Desert Solitaire

I must say I am a bit envious of Edward Abbey’s initial job. It reminds me a lot of when I volunteered at The Rhino Orphanage (TRO) in South Africa. I showed up at TRO late on a cold night just as Abbey showed up to his station. I too was given a small room shared with creatures of the bush. I however, don’t think I would ever be as bold as Abbey to try and domesticate a snake.

There’s just something about living in the wilderness that makes you take each day so much differently than we do now. For example, when it’s dark our instincts are to turn a on a light or the flashlight on our phones. I found, just as Abbey did, that flashlights can be a dangerous thing in the wilderness. While you can now see what’s right in front of you, you’ve also blocked yourself out of all the darkness. You are also separating yourself from the environment. In South Africa you could not go out at night without a flashlight, because black mambas are pretty common and they are the last thing you want to run into. So I would have the flashlight down straight in front of me, which then forced my eyes down and blocked me from seeing what was straight ahead. I always felt exposed when I had my flashlight out, like every animal was looking where this source of light was coming from, but I couldn’t see them. Just another example of technological advances that continue to separate us from nature.

Abbey begins to introduce the troubles humans have brought the area. By killing coyotes, mountain lions, etc. they are removing the predators of herbivores like deer and porcupines. The deer and porcupines then only become limited by food, which means their carrying capacity increases dramatically. This means there are much higher rates of starvation. While Abbey didn’t mention this, I imagine this also had a negative impact on the flora; not that the flora is usually very abundant, but enough to make a noticeable difference. When herbivore populations become out of control plant life suffers. This can lead to a crash in both the plant and herbivore’s populations. Humans always want to control predator populations for our own protection, but that causes severe crash and booms of other species’ populations, which could be equally as dangerous for us.

As my conservation biology class prepares to participate in the Mock Convention we are learning about the Republican party’s environmental platform and ways to help persuade them to invest more in environmental issues. For this reason, I began to think of the developers as republicans. On page 48 Abbey says,

The Developers insist that the parks must be made fully accessible not only to people but also their machines, that is, to automobiles, motorboats, etc.

Republicans are more favorable of the idea that individuals all have rights to their land and should be able to do with it as they please. The preservers, on the otherhand, are not denying people access to the land, they just want restrictions as to what you can do on that land. Developers, very similar to Republicans, feel we need to go beyond just allowing access to the land, but to let people do so on the individual’s terms. This often means visiting from the comfort of their vehicle. Basically they have the right to drive their vehicle and should not be stopped from doing so, no matter the costs. Unfortunately, what the developers, and in my opinion Republicans, do not understand is that means uneducated tourists are allowed to come in and abuse the land, which subsequently ruins it for future tourists.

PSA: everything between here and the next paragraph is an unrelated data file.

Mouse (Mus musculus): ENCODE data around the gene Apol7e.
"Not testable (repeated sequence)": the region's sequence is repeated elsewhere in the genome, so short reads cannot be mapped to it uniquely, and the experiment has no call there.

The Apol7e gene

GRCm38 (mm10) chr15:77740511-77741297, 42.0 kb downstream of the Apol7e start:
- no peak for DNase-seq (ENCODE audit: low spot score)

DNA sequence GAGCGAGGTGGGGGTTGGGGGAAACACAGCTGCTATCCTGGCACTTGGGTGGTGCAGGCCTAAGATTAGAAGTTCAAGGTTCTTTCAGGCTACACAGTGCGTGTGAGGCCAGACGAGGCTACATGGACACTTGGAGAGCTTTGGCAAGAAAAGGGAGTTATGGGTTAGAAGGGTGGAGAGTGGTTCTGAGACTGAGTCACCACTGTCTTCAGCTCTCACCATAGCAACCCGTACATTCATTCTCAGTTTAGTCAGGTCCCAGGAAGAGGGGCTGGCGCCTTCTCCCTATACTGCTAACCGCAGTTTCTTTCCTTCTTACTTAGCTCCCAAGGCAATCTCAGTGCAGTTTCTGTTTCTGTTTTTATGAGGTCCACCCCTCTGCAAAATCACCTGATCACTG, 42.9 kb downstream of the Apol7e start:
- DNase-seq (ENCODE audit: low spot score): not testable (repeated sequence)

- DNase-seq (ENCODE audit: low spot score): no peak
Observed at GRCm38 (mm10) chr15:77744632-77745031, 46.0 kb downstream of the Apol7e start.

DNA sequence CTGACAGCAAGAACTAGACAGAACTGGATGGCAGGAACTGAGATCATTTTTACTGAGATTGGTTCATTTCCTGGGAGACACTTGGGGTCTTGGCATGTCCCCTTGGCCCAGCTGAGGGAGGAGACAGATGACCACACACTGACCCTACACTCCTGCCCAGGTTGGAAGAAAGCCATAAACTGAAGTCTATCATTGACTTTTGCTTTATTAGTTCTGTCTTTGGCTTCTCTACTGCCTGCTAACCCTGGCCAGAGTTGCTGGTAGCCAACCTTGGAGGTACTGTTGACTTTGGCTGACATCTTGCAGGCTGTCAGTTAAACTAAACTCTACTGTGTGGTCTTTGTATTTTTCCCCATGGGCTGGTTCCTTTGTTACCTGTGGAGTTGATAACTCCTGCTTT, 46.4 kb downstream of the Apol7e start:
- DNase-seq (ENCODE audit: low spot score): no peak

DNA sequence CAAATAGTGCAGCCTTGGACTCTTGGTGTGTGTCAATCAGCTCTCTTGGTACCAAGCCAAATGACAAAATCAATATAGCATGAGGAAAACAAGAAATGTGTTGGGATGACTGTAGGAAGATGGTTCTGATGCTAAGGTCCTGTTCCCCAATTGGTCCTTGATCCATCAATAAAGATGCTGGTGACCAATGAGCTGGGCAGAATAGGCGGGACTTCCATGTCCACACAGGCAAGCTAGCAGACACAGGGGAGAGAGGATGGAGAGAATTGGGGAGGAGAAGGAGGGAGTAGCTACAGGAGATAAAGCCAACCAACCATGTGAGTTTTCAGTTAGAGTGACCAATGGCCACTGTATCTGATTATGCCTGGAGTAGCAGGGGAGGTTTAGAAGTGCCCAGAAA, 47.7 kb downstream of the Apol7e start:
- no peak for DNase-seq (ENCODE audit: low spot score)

On that note, not only is it not necessary to drive vehicles up to to the very edge, it ruins the experience. While in Ecuador for the island biology travel learning course we were brought to this forest to go see a bunch of waterfalls. We filled up our water bottles, put on these horribly uncomfortable galoshes, and made our way up this mountain/forest. It was a solid 5 mile hike to the waterfalls and 5 miles back. Ask anyone that went, that day would not have been nearly as fun had we driven up to the waterfalls. We would have missed the toucans performing their mating ritual, cows that were left to graze for the day, many other creatures, and not to mention the relaxing time spent just walking out in the fresh air. While the destination might be amazing, beautiful, picturesque, it’s getting there where the memories are made. It’s such a shame that people think the only way to draw more visitors and make a better profit is to ruin the best part of the trip. Edward Abbey said it best,

“A man on foot, on horseback or on a bicycle will see more, feel more, enjoy more in one mile than the motorized tourists can in a hundred miles

Abbey continues to present his distaste for humans industrialization of the area when he says,

“No lack of water unless you try to establish a city where a city should not be…” (p. 159)

Just as with the Meadowlands we are developing areas that are not meant to be inhabited by humans. Areas that can only support a small population of humans are constantly being loaded with more humans than the land can actually support. Unfortunately, it’s rarely us that suffers, but rather the land, the animals, the ecosystem.

Overall, I enjoyed this book very much and appreciate Abbey’s thoughts and work.


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